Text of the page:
Finally, A Good Reason to Go Back to Junior High
Introducing the cool girl art community where everyone's welcome.
Junior High is a brand new, all-inclusive community space in Hollywood. Founded by artist Faye Orlove and funded on Kickstarter, Junior High aims to create a safe and artistic environment where girls, female identifying people, and other marginalized groups can pursue a creative outlet. It's comprised of a retail store that sells female-made art and merchandise, as well as an open event space in the back. There, Junior High hosts a plethora of events, from bass guitar workshops to satirical art shows about fame and celebrity culture. Here’s what Faye has to say about her rad new project (and if you're in California, check it out yourself!).
What motivated you to start Junior High?
Well, I’ve wanted to do this for a very long time—to have my own space where I get to do whatever I want, because I feel like everyone wants that. I had a pretty fortunate year last year, where I made a good chunk of money doing freelance. I got this gig with Pepsi and they gave me, like, too much money. So I had this chunk of savings and I wasn't sure if I should I travel, or give it to my mom, or donate it, or save it, or have a child. I was literally thinking, "What could I do with this money?" And I’ve always wanted to start something similar to this, so I figured maybe I should just do it.
What has been the most difficult part about Junior High?
The most difficult part has been trusting myself that I will be good at this, because I’ve never done anything like it before. Every single step is something I’ve never done before, ever, and it’s terrifying. Starting a business, signing a lease on a retail shop, becoming a nonprofit—it’s all been terrifying. I’ve tried to be transparent about that because I feel like there’s an illusion that people who do this type of stuff know what they’re doing. It’s helpful to realize that I don’t know it all now. Maybe I’m doing everything wrong, who knows.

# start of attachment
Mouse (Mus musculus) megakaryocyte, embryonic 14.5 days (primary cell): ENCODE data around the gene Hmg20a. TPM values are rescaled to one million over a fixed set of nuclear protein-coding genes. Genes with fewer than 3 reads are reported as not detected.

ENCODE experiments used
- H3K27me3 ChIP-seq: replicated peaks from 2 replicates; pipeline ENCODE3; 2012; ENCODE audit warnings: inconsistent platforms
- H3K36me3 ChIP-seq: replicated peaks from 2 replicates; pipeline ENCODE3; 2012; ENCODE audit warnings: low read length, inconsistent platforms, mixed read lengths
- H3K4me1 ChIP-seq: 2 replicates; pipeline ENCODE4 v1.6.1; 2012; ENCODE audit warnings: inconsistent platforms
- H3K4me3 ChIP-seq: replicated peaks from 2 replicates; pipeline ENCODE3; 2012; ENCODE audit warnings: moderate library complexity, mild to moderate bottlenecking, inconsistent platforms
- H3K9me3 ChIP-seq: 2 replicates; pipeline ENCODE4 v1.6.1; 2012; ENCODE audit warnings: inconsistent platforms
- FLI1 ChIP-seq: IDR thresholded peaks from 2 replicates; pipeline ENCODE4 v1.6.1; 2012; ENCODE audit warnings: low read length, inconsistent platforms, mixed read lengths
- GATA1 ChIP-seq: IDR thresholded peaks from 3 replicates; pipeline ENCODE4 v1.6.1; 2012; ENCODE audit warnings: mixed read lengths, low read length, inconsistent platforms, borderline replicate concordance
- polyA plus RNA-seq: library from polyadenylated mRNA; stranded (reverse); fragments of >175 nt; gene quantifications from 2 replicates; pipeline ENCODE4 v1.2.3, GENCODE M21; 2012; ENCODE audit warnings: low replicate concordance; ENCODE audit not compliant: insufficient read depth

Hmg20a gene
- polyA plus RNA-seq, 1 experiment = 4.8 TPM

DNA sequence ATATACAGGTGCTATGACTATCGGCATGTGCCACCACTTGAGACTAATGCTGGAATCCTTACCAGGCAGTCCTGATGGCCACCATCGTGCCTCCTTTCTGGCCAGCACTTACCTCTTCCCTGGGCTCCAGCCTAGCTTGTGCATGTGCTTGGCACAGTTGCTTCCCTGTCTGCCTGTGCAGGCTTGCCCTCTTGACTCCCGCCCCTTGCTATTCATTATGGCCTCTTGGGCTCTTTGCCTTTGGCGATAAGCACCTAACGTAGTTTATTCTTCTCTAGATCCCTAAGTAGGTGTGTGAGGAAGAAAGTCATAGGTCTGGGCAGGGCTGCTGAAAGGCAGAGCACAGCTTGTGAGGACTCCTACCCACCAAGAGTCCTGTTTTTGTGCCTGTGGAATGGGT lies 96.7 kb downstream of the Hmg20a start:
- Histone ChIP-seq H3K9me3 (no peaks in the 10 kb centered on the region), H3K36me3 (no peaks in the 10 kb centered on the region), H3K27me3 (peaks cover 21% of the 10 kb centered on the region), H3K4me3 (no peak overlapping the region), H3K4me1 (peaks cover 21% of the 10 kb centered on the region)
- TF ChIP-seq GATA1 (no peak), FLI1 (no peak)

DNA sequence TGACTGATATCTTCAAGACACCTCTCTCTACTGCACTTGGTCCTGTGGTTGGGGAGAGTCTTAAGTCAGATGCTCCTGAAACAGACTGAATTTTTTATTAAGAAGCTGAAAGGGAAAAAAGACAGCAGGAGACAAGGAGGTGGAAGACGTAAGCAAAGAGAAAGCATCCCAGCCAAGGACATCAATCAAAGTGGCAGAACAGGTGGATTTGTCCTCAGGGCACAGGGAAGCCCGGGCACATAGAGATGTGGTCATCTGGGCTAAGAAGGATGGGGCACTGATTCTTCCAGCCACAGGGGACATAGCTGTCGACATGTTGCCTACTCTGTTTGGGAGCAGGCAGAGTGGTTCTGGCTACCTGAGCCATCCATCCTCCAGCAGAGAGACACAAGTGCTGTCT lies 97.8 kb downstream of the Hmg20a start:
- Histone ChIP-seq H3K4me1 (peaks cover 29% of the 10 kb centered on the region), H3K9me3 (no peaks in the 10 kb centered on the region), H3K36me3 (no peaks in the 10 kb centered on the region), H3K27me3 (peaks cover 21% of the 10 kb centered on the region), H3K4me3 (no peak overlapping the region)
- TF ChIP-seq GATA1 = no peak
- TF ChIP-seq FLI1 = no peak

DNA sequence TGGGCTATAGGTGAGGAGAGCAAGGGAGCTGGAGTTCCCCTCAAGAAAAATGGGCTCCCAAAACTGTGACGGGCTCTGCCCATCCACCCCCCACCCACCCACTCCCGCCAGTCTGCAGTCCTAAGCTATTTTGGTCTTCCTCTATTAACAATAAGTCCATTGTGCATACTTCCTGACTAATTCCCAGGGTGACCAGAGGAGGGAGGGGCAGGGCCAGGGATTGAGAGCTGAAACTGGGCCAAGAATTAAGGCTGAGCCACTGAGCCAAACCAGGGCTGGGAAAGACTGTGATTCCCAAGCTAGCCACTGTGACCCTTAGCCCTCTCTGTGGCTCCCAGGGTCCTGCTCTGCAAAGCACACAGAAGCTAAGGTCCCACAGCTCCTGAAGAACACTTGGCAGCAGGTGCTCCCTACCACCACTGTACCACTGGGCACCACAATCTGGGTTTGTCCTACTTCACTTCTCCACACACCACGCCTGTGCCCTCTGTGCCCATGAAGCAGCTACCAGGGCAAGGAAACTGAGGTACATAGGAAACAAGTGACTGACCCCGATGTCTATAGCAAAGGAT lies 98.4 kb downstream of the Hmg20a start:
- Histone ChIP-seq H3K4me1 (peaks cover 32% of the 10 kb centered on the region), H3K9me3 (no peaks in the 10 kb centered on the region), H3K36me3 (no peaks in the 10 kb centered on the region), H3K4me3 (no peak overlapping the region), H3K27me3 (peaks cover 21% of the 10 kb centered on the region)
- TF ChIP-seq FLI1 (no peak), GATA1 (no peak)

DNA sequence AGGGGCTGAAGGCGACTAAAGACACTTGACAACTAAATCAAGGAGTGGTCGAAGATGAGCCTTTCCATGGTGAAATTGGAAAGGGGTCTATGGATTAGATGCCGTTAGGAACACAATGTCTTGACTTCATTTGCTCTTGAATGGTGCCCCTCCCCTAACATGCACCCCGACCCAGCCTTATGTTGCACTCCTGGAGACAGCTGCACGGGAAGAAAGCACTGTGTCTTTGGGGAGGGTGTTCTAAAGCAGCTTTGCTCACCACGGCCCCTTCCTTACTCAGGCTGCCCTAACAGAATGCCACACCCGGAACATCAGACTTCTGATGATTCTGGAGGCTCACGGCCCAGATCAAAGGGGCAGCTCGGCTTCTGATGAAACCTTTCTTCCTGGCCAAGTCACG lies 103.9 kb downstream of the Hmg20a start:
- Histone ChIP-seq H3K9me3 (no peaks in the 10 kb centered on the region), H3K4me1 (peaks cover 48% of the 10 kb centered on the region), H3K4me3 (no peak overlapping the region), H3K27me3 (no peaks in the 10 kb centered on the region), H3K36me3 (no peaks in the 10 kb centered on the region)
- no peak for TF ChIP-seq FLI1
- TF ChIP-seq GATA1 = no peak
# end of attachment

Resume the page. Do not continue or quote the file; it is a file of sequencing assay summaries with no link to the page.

For young girls, what do you see as the most valuable part of spaces like Junior High?
I feel like it’s important for young girls to see communities of women that support each other, and want to see each other succeed. That’s so much more special than tearing each other down. So much of growing up, especially in America, is this idea that if you’re succeeding, someone else has to fail. It’s capitalism. But I believe the only way you really can succeed is if everyone around you succeeds. That’s community. I also feel like you don’t see art as a women’s profession when you’re younger. Art class is Van Gogh, and Picasso, and Monet, and I love them, but there are many women artists! And you just grow up as a girl thinking, “I like to draw, I’m good at painting, but there aren’t female artists." I grew up believing I couldn’t be an artist, because only boys were artists. It’s important for young girls to make art and pursue making art as a career, because if you’re just seeing art by men, who’s going to relate to that?
Do you have any advice for young girls who are making art or trying to find a creative outlet?
This still gets to me a lot, but I have to remind myself of two major things. One, art doesn’t have to look a particular way. I always have to tell myself that if I make something, and it’s not like what I wanted it to look like, or what I think it should look like, that doesn’t make it wrong. And then the second thing is that you don’t need an education to make art. I never went to school for animation, and that’s what I ended up doing. I always felt really out of place, and that everyone knew more than me, and that there were secrets no one was telling me, and that I had to go back to school to be respected and get a job. Just follow your own trajectory, and don’t stop. Art is like anything else; you need to practice a lot.
By Sarah Isenberg, 17